POPE IN STRASBURG
Pope reached the essence of problems of Europe and aroused hope for return to its ideals.
Pope Francis’ speech in the European Parliament was crowned with an applause. Last week he arrived in Strasburg. His visit was short. Pope gave a speech in the European Parliament and the Parliamentary Assembly of the Europe Council. He finished his pronouncement in our Chamber with an appeal addressed to euro-deputies, in order to ‘build Europe together, which is not concentrated on economy but on the holiness of the human being, essential values’. Pope touched on many essential issues. He reminded about values and ideas of fathers founders of the European Union. He spoke about dignity of the human being which cannot be treated as an object. He took the side of the weak, the ill and the old. He encouraged for listening to the voice of the heart able to ‘distinguish between the good and the evil’. Supporting open humanism, he opposed to ‘culture of rejection’. The speech of the Pope was often interrupted with loud applauses, although there were critical elements in them towards the current institutional system of the Union. The Pope spoke: ‘In the recent years, beside the process of broadening the European Union, there is increasing distrust of citizens to institutions recognized as distanced, involved in making provisions perceived as far-distanced from sensitivity of particular nations, if not even as harmful’. He compared aging Europe to a grandmother, ‘infertile and not lively’. He noted domination of bureaucratic mechanisms. Referring to an official EU motto: ‘Unity in variety’, Francis argued that ‘Europe should be the family of nations’.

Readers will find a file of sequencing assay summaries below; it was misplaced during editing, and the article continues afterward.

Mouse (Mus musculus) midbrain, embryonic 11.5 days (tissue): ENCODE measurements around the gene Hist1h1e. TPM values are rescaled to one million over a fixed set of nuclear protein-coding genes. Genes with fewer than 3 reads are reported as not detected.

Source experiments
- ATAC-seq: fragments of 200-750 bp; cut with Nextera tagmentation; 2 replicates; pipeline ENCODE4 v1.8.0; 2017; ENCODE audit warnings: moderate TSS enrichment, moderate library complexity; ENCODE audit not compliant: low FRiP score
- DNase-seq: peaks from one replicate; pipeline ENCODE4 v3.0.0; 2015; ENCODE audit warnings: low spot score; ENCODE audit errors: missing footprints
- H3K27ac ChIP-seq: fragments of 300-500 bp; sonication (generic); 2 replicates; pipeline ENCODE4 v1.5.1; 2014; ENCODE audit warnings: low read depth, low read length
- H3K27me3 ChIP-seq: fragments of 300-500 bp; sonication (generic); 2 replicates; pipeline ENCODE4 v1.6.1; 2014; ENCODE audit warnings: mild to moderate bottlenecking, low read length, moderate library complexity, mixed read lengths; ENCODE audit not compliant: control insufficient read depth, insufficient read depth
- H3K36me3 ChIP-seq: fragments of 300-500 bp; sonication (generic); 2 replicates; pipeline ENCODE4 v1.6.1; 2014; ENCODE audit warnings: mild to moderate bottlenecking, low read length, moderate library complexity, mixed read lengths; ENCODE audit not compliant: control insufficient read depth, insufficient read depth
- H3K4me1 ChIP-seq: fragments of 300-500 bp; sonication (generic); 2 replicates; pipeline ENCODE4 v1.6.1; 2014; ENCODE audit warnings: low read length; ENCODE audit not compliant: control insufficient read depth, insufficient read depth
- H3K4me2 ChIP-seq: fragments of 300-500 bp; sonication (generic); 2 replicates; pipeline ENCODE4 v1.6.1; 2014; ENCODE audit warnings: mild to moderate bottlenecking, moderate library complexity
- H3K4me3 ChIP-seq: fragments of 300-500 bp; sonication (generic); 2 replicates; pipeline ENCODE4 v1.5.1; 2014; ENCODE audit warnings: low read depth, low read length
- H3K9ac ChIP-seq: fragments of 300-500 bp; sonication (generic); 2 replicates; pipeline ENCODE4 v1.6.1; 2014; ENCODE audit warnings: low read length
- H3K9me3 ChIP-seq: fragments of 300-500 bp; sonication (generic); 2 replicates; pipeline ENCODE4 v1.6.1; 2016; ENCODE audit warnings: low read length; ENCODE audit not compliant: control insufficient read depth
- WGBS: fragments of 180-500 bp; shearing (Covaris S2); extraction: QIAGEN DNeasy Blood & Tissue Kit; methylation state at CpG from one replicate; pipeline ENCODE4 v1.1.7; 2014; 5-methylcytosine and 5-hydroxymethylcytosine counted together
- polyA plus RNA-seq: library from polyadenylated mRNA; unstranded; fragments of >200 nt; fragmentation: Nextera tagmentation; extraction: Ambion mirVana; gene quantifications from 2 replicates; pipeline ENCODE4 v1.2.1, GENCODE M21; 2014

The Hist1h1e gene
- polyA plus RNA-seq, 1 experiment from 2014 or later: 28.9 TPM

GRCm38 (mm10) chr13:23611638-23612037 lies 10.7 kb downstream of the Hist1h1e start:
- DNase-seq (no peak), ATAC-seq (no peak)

Despite many concerns, and even earlier protests against the visit of pope Francis in the European Parliament, the superior of the Catholic Church charmed and united euro-deputies. Everyone was applauding. Pope reached the essence of problems of Europe and aroused hope for return to its ideals. The chairman of the European Parliament – a socialist Martin Schulz, thanking the Holy Father, said that the words said in the aula, had been used from hearts of euro-deputies. It would be good if they returned there and were reflected in decisions expressed by parliamentarians in votes.